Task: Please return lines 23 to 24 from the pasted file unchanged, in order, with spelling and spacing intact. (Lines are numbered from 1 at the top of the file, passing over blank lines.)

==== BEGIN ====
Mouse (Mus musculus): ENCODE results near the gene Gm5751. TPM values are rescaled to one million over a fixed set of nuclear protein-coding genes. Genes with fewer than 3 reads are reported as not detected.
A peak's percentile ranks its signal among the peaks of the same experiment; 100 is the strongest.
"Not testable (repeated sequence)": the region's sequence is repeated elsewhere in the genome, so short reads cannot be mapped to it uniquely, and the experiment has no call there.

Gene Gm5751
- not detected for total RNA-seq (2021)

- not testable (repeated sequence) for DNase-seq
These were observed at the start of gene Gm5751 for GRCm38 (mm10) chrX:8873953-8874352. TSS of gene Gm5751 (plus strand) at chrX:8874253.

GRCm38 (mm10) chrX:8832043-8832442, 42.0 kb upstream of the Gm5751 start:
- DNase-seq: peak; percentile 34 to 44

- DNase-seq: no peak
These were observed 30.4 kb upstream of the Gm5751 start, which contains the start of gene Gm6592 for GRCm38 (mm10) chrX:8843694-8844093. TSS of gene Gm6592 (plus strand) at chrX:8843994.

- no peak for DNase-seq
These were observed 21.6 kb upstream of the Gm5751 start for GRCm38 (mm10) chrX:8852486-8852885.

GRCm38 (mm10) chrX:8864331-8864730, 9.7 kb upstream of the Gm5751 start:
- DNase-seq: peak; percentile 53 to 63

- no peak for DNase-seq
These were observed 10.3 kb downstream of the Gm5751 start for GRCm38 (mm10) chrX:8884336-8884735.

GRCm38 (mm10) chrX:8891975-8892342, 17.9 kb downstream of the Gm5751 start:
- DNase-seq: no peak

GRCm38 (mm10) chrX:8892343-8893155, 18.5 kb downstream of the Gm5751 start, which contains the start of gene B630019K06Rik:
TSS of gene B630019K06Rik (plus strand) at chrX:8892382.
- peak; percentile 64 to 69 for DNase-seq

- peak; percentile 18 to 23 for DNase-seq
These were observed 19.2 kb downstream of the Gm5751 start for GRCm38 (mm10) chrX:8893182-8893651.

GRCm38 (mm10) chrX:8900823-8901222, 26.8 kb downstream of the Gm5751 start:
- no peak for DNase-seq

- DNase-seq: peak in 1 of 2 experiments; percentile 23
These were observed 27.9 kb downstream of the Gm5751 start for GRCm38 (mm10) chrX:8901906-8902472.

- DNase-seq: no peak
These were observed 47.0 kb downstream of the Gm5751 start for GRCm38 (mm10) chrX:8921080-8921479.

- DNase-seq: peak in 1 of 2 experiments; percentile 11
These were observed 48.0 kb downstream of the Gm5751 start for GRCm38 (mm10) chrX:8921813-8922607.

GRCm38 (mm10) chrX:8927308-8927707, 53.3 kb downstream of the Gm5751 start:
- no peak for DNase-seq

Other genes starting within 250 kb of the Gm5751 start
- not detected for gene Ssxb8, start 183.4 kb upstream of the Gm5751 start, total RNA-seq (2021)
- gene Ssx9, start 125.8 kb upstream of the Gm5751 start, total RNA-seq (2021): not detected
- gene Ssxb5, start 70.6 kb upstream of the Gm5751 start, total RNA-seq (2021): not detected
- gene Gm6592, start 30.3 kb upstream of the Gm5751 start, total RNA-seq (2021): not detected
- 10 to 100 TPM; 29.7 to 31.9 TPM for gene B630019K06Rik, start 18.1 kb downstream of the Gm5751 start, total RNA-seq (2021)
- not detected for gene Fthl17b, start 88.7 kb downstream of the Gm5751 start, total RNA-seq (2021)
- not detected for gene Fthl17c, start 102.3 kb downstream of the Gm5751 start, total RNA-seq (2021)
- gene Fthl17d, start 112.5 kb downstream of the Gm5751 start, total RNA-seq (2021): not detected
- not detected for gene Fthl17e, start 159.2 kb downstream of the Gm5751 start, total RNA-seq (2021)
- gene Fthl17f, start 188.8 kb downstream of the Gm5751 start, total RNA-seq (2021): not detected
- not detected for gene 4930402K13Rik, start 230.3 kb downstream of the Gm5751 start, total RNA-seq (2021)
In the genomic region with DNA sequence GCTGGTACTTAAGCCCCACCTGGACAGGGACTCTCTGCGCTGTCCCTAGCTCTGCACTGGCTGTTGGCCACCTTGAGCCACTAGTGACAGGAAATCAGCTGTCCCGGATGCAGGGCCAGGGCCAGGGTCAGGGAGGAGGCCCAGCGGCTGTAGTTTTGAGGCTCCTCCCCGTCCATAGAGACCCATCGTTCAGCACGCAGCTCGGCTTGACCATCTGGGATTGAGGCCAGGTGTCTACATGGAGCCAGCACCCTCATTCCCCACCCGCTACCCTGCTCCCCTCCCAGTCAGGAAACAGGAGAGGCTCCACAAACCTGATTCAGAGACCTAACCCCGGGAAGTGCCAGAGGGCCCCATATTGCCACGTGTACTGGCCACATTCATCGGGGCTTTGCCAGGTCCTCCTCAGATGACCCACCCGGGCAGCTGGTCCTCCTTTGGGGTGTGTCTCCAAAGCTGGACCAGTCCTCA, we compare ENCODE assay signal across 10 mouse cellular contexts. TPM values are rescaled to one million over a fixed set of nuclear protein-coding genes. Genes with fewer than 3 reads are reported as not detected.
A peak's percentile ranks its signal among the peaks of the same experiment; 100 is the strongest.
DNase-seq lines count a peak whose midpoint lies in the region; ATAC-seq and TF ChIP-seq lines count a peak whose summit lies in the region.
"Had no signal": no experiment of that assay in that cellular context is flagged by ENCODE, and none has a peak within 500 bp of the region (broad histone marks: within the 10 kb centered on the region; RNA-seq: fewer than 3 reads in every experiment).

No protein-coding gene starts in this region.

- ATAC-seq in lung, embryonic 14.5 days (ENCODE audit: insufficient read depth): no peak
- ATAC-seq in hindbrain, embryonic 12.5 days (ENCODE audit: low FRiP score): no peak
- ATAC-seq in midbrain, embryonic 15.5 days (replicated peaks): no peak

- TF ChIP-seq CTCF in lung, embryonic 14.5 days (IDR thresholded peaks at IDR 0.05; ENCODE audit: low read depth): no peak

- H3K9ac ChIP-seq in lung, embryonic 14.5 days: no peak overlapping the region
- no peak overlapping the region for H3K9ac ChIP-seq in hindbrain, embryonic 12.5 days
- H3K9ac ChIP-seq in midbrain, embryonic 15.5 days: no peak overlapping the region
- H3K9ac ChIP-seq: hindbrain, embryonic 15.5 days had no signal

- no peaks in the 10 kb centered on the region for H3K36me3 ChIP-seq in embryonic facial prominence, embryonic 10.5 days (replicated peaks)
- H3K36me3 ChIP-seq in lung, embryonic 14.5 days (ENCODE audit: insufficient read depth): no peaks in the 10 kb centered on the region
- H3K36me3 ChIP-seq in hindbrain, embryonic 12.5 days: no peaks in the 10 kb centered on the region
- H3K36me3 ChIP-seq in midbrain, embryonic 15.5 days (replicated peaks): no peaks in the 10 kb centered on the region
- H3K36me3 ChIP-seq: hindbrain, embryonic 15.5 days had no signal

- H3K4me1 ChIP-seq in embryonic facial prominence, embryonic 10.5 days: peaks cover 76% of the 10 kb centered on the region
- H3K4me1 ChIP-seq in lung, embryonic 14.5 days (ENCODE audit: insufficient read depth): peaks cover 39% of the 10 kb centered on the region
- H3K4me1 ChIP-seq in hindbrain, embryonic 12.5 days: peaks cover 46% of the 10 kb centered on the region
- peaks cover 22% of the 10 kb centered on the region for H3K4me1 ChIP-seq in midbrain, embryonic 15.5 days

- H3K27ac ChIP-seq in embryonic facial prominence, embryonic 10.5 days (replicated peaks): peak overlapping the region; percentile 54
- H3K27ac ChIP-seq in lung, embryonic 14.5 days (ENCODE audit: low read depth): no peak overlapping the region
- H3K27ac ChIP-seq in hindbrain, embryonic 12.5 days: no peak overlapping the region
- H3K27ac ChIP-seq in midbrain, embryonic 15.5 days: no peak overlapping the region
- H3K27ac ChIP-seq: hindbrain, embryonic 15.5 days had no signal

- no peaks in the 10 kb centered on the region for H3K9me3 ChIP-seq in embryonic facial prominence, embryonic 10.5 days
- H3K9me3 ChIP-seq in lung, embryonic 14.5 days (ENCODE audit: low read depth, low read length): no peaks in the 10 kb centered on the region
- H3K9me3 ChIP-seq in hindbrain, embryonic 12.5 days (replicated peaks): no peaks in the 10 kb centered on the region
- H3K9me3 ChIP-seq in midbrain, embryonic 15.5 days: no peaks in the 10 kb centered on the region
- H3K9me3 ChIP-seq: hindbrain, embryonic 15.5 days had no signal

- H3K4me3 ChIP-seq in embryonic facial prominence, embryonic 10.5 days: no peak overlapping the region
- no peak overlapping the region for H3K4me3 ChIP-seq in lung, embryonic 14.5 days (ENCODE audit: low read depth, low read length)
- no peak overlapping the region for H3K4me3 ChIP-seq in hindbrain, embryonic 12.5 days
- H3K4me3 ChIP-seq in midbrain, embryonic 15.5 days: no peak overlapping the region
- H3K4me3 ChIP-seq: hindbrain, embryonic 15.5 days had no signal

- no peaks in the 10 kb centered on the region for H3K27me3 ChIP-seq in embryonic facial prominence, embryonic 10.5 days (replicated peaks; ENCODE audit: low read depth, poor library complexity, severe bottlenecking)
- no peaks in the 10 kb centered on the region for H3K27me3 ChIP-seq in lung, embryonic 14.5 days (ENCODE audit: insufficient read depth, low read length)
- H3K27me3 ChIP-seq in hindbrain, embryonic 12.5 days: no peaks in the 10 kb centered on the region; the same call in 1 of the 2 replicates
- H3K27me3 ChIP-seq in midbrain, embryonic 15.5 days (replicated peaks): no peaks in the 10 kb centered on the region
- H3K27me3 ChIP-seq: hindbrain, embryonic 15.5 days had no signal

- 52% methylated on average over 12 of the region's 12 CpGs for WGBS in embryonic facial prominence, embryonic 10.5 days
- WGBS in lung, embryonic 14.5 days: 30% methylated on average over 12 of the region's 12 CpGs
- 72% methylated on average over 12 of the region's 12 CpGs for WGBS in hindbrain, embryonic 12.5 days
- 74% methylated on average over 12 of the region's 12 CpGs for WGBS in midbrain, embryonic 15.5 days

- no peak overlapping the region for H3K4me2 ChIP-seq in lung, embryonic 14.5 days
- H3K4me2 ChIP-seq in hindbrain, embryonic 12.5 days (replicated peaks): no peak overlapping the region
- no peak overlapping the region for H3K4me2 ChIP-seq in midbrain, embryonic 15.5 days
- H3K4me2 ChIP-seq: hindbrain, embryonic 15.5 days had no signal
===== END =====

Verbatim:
- peak; percentile 18 to 23 for DNase-seq
These were observed 19.2 kb downstream of the Gm5751 start for GRCm38 (mm10) chrX:8893182-8893651.